An approach based on relief of molecular strain in the parent hydrocarbon, extended conjugation in the radical, and the driving force toward aromaticity is used to design molecules with ultraweak C-H bonds. The molecular strain is generated by two fused rings containing (5,5)-, (5,6)-, or (6,6)-membered ring structures. Homodesmotic reactions are used to calculate the molecular strain enthalpy (MSE) of the parent hydrocarbons and the corresponding radicals, and to analyze how it changes through these reactions. B3LYP calculations are used to obtain the bond dissociation enthalpies (BDEs) for breaking one or more C-H bonds as well as the C-O bond formed after oxygen addition to the radical. Loss of a second H-atom can lead to very low R-H BDE values, especially when the ultimate product is aromatic. Molecular structures based on these ideas may be of interest as novel antioxidants based on carbon-centered radicals.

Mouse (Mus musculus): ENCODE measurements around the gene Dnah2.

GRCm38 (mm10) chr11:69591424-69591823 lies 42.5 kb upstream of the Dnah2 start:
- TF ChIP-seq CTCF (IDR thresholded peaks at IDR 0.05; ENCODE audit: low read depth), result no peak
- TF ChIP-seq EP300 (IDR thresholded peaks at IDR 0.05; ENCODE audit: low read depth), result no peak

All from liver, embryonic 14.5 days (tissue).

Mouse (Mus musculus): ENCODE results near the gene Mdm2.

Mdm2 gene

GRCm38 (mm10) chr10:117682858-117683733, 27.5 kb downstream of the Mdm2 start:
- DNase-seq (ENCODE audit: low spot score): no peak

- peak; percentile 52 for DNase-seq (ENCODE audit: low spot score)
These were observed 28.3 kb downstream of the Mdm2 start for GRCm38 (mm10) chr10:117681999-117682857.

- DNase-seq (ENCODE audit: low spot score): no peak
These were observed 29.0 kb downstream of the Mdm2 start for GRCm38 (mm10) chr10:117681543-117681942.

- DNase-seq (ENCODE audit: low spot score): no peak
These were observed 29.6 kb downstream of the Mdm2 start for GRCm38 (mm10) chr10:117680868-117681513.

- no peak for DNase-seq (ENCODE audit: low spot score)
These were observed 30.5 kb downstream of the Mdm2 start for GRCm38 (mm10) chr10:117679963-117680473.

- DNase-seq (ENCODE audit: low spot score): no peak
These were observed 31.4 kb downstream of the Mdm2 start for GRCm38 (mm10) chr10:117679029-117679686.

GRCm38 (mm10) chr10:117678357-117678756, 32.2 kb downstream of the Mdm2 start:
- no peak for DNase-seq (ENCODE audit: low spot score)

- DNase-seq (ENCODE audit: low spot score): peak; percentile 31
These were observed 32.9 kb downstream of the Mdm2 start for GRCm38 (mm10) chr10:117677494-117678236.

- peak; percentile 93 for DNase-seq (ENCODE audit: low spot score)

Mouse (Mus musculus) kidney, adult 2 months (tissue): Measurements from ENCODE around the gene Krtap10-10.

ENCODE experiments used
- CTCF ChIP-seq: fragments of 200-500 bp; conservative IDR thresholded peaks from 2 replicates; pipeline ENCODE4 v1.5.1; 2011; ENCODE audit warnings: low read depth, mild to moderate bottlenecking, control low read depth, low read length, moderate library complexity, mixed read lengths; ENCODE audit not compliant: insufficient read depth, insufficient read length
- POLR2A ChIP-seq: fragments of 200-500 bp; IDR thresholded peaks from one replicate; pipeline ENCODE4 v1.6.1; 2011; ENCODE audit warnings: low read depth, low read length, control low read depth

Journal of Chemical Theory and Computation
Department of Chemistry

Shadnia, H. (Hooman), & Wright, J.S. (2009). Using molecular strain and aromaticity to create ultraweak C-H bonds and stabilized carbon-centered radicals. Journal of Chemical Theory and Computation, 5(4), 1129–1136. doi:10.1021/ct900049j